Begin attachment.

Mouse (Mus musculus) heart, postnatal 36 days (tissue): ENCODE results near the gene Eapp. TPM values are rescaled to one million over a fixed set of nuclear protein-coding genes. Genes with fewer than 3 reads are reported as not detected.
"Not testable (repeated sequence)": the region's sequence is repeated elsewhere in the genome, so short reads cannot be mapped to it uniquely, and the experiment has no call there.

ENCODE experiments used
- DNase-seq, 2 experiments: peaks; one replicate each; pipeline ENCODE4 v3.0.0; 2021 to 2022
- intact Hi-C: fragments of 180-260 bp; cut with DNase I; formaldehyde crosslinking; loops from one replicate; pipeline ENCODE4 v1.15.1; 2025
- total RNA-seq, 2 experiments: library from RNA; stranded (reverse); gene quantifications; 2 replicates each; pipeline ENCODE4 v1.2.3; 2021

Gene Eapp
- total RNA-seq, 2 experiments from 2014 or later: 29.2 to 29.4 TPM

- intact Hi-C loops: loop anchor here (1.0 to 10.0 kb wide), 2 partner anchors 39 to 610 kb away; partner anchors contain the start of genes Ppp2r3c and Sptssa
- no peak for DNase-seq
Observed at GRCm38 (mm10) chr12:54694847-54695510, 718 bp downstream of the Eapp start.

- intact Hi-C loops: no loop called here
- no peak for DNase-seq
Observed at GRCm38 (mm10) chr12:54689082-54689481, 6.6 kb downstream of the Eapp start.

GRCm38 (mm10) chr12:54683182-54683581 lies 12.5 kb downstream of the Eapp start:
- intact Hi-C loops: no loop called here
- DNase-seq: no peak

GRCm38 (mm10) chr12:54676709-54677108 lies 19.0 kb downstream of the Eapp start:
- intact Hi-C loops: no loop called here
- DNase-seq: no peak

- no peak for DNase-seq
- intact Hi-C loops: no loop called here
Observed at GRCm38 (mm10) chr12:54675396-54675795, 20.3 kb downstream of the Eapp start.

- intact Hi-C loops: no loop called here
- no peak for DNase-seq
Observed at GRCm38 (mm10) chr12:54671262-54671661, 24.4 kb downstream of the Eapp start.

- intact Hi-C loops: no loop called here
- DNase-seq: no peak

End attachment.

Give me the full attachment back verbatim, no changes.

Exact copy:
Mouse (Mus musculus) heart, postnatal 36 days (tissue): ENCODE results near the gene Eapp. TPM values are rescaled to one million over a fixed set of nuclear protein-coding genes. Genes with fewer than 3 reads are reported as not detected.
"Not testable (repeated sequence)": the region's sequence is repeated elsewhere in the genome, so short reads cannot be mapped to it uniquely, and the experiment has no call there.

ENCODE experiments used
- DNase-seq, 2 experiments: peaks; one replicate each; pipeline ENCODE4 v3.0.0; 2021 to 2022
- intact Hi-C: fragments of 180-260 bp; cut with DNase I; formaldehyde crosslinking; loops from one replicate; pipeline ENCODE4 v1.15.1; 2025
- total RNA-seq, 2 experiments: library from RNA; stranded (reverse); gene quantifications; 2 replicates each; pipeline ENCODE4 v1.2.3; 2021

Gene Eapp
- total RNA-seq, 2 experiments from 2014 or later: 29.2 to 29.4 TPM

- intact Hi-C loops: loop anchor here (1.0 to 10.0 kb wide), 2 partner anchors 39 to 610 kb away; partner anchors contain the start of genes Ppp2r3c and Sptssa
- no peak for DNase-seq
Observed at GRCm38 (mm10) chr12:54694847-54695510, 718 bp downstream of the Eapp start.

- intact Hi-C loops: no loop called here
- no peak for DNase-seq
Observed at GRCm38 (mm10) chr12:54689082-54689481, 6.6 kb downstream of the Eapp start.

GRCm38 (mm10) chr12:54683182-54683581 lies 12.5 kb downstream of the Eapp start:
- intact Hi-C loops: no loop called here
- DNase-seq: no peak

GRCm38 (mm10) chr12:54676709-54677108 lies 19.0 kb downstream of the Eapp start:
- intact Hi-C loops: no loop called here
- DNase-seq: no peak

- no peak for DNase-seq
- intact Hi-C loops: no loop called here
Observed at GRCm38 (mm10) chr12:54675396-54675795, 20.3 kb downstream of the Eapp start.

- intact Hi-C loops: no loop called here
- no peak for DNase-seq
Observed at GRCm38 (mm10) chr12:54671262-54671661, 24.4 kb downstream of the Eapp start.

- intact Hi-C loops: no loop called here
- DNase-seq: no peak